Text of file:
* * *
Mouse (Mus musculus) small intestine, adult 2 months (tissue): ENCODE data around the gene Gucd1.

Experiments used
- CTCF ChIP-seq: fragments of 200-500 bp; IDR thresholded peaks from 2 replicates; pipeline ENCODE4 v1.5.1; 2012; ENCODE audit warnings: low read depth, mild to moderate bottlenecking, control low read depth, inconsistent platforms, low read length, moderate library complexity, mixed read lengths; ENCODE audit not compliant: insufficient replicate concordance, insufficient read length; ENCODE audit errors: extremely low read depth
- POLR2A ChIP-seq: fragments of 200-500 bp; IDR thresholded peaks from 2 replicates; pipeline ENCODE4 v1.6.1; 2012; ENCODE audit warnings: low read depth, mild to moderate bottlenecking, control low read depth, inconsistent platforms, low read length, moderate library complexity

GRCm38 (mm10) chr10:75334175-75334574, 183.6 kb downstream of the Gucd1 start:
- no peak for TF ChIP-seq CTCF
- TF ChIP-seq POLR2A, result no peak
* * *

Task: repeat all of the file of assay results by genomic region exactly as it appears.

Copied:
Mouse (Mus musculus) small intestine, adult 2 months (tissue): ENCODE data around the gene Gucd1.

Experiments used
- CTCF ChIP-seq: fragments of 200-500 bp; IDR thresholded peaks from 2 replicates; pipeline ENCODE4 v1.5.1; 2012; ENCODE audit warnings: low read depth, mild to moderate bottlenecking, control low read depth, inconsistent platforms, low read length, moderate library complexity, mixed read lengths; ENCODE audit not compliant: insufficient replicate concordance, insufficient read length; ENCODE audit errors: extremely low read depth
- POLR2A ChIP-seq: fragments of 200-500 bp; IDR thresholded peaks from 2 replicates; pipeline ENCODE4 v1.6.1; 2012; ENCODE audit warnings: low read depth, mild to moderate bottlenecking, control low read depth, inconsistent platforms, low read length, moderate library complexity

GRCm38 (mm10) chr10:75334175-75334574, 183.6 kb downstream of the Gucd1 start:
- no peak for TF ChIP-seq CTCF
- TF ChIP-seq POLR2A, result no peak